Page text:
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I'm a bit confused about reading current on a breadboard using a multimeter (I'm a complete beginner with electronics).

I'm using a self-powered breadboard which should deliver 5V / 1A. Multimeter is a Fluke 87V.

Voltage is OK, but when trying to read current on a simple circuit with no component (voltage out -> multimeter -> ground), the multimeter starts by giving a reading of ~2A, continuously decreasing (even below 1A).

When placing a single resistor on the circuit, the reading is perfectly correct, based on the resistor value, and stays stable.

So is this something normal (then why), or am I doing something wrong / missing something?

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    \$\begingroup\$ how are you measuring it "with no component"? Don't tell me you are shorting the multimeter in Ammeter mode to ground!? \$\endgroup\$ – KyranF Apr 24 '15 at 15:52
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    \$\begingroup\$ What is "simple circuit with no component"? There is no such a thing. Is it short-circuit? \$\endgroup\$ – Eugene Sh. Apr 24 '15 at 15:53
  • \$\begingroup\$ I think basically that's what I'm doing. Voltage out -> Multimeter -> Ground. I know I'm a complete newbie, but can you explain the reason why this is happening? \$\endgroup\$ – Macmade Apr 24 '15 at 15:59
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    \$\begingroup\$ You're a complete newbie, measuring with a Fluke 87V? Something doesn't add up here... \$\endgroup\$ – Mast Apr 24 '15 at 18:15
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    \$\begingroup\$ in addition to what's already been said: if the power source is rated 5V / 1A, never load it's output terminals with any resistance lower than Rload_min = Unominal / Imax = 5 Ohm - since that will most probably short the source itself by exceeding the allowed current rating. Instead of pumping the current into the load, the source will heat up its own internal resistance, effectively turning it from power source to a heater... not a good idea unless you want to let its en.wikipedia.org/wiki/Magic_smoke go out for a walk. \$\endgroup\$ – vaxquis Apr 24 '15 at 18:23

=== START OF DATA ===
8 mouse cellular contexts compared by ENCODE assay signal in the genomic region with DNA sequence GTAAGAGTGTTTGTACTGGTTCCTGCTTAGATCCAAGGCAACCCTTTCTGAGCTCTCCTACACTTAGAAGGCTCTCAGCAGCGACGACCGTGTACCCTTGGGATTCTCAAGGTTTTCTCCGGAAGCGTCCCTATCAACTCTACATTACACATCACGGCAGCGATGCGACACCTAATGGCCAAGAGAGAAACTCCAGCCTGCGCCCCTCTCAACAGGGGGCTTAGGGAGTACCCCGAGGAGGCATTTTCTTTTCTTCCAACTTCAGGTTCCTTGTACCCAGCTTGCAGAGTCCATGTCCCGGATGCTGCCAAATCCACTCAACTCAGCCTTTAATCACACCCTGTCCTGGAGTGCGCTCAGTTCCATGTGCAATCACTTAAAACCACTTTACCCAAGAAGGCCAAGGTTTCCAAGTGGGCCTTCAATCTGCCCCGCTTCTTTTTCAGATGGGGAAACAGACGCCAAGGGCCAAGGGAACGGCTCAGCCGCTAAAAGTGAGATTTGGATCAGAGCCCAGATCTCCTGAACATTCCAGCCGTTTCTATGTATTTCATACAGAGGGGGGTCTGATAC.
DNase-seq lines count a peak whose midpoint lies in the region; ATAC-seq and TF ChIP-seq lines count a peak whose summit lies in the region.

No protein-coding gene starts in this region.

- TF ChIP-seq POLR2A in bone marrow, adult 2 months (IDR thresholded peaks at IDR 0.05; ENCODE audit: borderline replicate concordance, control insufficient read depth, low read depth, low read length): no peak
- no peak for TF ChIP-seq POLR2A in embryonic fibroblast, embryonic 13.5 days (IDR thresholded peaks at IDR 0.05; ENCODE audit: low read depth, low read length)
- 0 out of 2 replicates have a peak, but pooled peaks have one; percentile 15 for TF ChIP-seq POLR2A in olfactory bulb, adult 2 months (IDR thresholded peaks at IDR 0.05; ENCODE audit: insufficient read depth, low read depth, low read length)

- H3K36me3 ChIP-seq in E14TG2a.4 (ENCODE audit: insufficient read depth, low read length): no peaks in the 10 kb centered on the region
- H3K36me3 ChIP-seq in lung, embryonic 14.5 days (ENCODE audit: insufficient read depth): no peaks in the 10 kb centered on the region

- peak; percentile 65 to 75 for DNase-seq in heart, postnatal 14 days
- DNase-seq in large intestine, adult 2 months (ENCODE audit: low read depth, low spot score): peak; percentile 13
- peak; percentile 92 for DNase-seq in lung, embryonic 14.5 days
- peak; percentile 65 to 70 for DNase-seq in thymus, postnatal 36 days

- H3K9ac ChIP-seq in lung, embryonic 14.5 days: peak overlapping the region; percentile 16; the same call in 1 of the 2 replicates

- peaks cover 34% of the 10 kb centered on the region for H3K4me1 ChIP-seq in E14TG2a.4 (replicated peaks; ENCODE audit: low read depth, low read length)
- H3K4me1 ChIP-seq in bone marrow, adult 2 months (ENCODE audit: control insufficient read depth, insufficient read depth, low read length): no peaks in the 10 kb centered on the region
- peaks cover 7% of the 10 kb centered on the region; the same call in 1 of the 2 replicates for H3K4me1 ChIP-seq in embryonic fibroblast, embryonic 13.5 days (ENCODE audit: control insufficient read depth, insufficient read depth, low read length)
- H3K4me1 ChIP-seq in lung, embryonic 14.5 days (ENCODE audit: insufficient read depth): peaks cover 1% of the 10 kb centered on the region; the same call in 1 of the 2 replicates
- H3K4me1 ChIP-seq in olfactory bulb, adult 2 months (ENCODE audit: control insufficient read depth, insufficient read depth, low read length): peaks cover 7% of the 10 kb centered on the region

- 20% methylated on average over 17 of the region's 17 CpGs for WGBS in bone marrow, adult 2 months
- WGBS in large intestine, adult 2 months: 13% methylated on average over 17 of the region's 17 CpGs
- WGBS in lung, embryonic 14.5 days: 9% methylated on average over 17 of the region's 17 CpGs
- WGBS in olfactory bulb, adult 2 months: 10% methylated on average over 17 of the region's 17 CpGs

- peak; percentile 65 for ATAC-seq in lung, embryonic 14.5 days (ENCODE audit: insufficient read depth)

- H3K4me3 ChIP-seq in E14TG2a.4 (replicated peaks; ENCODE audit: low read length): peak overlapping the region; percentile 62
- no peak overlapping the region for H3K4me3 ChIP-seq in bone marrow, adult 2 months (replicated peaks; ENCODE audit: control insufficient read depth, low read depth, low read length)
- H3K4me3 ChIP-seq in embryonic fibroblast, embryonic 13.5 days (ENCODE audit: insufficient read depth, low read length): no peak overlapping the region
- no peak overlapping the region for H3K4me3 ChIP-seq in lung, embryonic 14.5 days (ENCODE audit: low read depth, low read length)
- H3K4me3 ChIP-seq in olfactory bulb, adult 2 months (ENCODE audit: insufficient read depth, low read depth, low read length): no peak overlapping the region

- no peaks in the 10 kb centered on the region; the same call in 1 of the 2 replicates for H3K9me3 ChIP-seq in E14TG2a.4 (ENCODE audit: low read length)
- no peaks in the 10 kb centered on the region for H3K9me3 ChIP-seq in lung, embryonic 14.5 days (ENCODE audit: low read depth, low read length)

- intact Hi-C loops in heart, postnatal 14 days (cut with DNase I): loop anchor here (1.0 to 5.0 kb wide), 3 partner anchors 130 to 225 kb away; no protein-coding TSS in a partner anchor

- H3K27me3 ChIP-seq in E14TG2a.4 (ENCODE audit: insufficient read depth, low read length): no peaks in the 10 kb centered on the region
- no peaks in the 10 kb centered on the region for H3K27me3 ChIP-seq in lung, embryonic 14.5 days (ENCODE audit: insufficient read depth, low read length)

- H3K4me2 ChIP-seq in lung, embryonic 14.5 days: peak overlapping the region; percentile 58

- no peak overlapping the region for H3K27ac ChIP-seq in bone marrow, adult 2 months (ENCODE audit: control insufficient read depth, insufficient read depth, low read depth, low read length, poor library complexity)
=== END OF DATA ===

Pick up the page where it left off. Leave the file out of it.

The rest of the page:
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You are using your multimeter's Current Shunt to short out your power supply.

I'm guessing that the power supply on your breadboard is going into thermal limit to protect itself. In other words, because there is a dead short across the supply, the supply is going into current limit.

Many (most?) supplies that are built into self-powered breadboards use linear regulators. One reason is cost, a better reason is that they have dramatically less noise on the output. Having a low-noise power supply is important when breadboarding sensitive analog circuits.

Most single-chip voltage regulators (78xx, 79xx) have thermal limiting internal to the chip. They will automatically reduce the current when the internal die temperature rises above some threshold. The hotter the regulator, the more the current drops.

These symptoms match what you are reporting.

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    \$\begingroup\$ Hopefully there's no such thing as a dumb question when you're a beginner, even if I realise now what I was trying to do was indeed stupid. Thanks a lot for your answer : ) \$\endgroup\$ – Macmade Apr 24 '15 at 16:16
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    \$\begingroup\$ Absolutely no such thing as a dumb question. In fact, it was downright smart for you to ask this particular question. You learned something valuable today. \$\endgroup\$ – Dwayne Reid Apr 24 '15 at 17:06
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    \$\begingroup\$ FWIW - even professionals will occasionally make a mistake and have their meter in Current mode when attempting to measure a voltage. One notable case (I can dig up the link later if requested) concerns a professional electrician having a major Arc-Flash accident because his inexpensive meter blew up when he connected that meter directly across a 480 Vac high-current feeder. Although he tried to sue everybody concerned, he lost because it was his mistake that caused the accident. \$\endgroup\$ – Dwayne Reid Apr 24 '15 at 17:09
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You DO NOT EVER connect an ammeter directly across a power supply - the ammeter is very low resistance - essentially a short circuit - so the power supply will deliver as much current as it can - possibly damaging the power supply or the meter.

You say the power supply is rated to provide up to 1 Amp, but it provides 2 Amp when the meter is first connected. That 2 Amp apparently overheats the voltage regulator, causing it to protect itself by reducing its output voltage and current.

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My recommendation is to get an amp clamp and remove the fuse on your voltmeter's amp circuit (disabling it). No more breaking circuits to install an amp meter for a couple minutes, easy to switch wires that you are monitoring without shutting down, safer on high voltage / high current applications. If your voltmeter does not have a fuse on the amp circuit, get a better meter.

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